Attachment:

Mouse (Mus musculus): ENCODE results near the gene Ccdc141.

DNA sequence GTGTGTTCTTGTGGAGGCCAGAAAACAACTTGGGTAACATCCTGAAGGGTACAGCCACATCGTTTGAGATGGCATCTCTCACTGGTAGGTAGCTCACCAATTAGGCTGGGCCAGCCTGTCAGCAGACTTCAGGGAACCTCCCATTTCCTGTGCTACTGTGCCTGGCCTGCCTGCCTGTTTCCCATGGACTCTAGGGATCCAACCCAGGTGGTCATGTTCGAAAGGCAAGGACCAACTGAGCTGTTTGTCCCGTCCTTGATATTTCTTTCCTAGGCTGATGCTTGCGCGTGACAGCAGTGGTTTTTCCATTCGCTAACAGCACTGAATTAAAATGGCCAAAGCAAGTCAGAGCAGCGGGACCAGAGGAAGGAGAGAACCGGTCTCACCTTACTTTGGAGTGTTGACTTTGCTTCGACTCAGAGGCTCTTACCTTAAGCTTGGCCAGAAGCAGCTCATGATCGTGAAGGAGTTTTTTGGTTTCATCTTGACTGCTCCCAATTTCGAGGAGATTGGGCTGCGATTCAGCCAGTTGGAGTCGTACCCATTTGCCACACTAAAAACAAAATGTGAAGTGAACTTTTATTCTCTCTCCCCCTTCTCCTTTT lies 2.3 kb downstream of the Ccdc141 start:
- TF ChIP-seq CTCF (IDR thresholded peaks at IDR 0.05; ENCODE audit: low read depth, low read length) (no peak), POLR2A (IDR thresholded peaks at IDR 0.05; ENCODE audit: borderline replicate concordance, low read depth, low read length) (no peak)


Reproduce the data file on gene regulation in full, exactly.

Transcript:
Mouse (Mus musculus): ENCODE results near the gene Ccdc141.

DNA sequence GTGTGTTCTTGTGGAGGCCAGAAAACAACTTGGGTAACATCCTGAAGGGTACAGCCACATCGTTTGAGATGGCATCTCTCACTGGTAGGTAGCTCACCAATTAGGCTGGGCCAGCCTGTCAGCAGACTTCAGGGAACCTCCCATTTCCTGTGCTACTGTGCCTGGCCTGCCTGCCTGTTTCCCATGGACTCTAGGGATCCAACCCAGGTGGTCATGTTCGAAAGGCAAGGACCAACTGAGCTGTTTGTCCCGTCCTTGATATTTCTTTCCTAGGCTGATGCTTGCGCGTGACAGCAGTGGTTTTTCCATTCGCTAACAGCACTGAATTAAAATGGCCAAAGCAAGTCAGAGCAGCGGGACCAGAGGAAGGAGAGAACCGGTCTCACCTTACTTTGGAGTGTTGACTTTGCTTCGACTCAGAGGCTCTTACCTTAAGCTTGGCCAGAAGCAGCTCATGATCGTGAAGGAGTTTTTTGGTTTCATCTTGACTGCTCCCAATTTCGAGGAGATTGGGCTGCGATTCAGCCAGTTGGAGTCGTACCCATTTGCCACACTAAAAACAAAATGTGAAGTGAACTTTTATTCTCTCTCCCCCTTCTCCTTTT lies 2.3 kb downstream of the Ccdc141 start:
- TF ChIP-seq CTCF (IDR thresholded peaks at IDR 0.05; ENCODE audit: low read depth, low read length) (no peak), POLR2A (IDR thresholded peaks at IDR 0.05; ENCODE audit: borderline replicate concordance, low read depth, low read length) (no peak)